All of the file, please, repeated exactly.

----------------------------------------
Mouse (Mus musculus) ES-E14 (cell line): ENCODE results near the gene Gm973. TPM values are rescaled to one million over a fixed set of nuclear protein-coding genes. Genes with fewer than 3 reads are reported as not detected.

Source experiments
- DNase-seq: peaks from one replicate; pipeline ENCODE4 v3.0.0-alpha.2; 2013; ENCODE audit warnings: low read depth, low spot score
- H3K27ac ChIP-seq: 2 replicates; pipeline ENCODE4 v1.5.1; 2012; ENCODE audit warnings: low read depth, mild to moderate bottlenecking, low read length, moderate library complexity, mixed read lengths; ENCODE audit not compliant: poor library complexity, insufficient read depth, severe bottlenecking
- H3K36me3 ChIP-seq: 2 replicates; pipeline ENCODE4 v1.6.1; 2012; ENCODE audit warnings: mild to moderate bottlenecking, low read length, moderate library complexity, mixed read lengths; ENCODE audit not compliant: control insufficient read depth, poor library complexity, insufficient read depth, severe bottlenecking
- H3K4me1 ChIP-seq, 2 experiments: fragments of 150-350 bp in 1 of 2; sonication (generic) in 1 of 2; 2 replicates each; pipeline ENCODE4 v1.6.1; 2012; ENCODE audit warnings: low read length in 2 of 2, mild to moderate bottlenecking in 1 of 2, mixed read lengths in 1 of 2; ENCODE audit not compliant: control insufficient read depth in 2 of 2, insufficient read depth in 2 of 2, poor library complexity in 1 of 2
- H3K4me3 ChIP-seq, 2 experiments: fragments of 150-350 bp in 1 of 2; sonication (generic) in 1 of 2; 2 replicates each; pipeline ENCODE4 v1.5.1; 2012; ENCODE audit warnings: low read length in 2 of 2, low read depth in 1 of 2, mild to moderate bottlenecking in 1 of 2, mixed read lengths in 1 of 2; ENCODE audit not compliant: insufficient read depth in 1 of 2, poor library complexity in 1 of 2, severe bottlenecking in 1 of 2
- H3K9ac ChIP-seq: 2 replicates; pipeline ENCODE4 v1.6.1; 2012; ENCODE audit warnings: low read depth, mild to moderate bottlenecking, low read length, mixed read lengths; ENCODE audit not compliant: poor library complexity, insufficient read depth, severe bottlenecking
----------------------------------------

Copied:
Mouse (Mus musculus) ES-E14 (cell line): ENCODE results near the gene Gm973. TPM values are rescaled to one million over a fixed set of nuclear protein-coding genes. Genes with fewer than 3 reads are reported as not detected.

Source experiments
- DNase-seq: peaks from one replicate; pipeline ENCODE4 v3.0.0-alpha.2; 2013; ENCODE audit warnings: low read depth, low spot score
- H3K27ac ChIP-seq: 2 replicates; pipeline ENCODE4 v1.5.1; 2012; ENCODE audit warnings: low read depth, mild to moderate bottlenecking, low read length, moderate library complexity, mixed read lengths; ENCODE audit not compliant: poor library complexity, insufficient read depth, severe bottlenecking
- H3K36me3 ChIP-seq: 2 replicates; pipeline ENCODE4 v1.6.1; 2012; ENCODE audit warnings: mild to moderate bottlenecking, low read length, moderate library complexity, mixed read lengths; ENCODE audit not compliant: control insufficient read depth, poor library complexity, insufficient read depth, severe bottlenecking
- H3K4me1 ChIP-seq, 2 experiments: fragments of 150-350 bp in 1 of 2; sonication (generic) in 1 of 2; 2 replicates each; pipeline ENCODE4 v1.6.1; 2012; ENCODE audit warnings: low read length in 2 of 2, mild to moderate bottlenecking in 1 of 2, mixed read lengths in 1 of 2; ENCODE audit not compliant: control insufficient read depth in 2 of 2, insufficient read depth in 2 of 2, poor library complexity in 1 of 2
- H3K4me3 ChIP-seq, 2 experiments: fragments of 150-350 bp in 1 of 2; sonication (generic) in 1 of 2; 2 replicates each; pipeline ENCODE4 v1.5.1; 2012; ENCODE audit warnings: low read length in 2 of 2, low read depth in 1 of 2, mild to moderate bottlenecking in 1 of 2, mixed read lengths in 1 of 2; ENCODE audit not compliant: insufficient read depth in 1 of 2, poor library complexity in 1 of 2, severe bottlenecking in 1 of 2
- H3K9ac ChIP-seq: 2 replicates; pipeline ENCODE4 v1.6.1; 2012; ENCODE audit warnings: low read depth, mild to moderate bottlenecking, low read length, mixed read lengths; ENCODE audit not compliant: poor library complexity, insufficient read depth, severe bottlenecking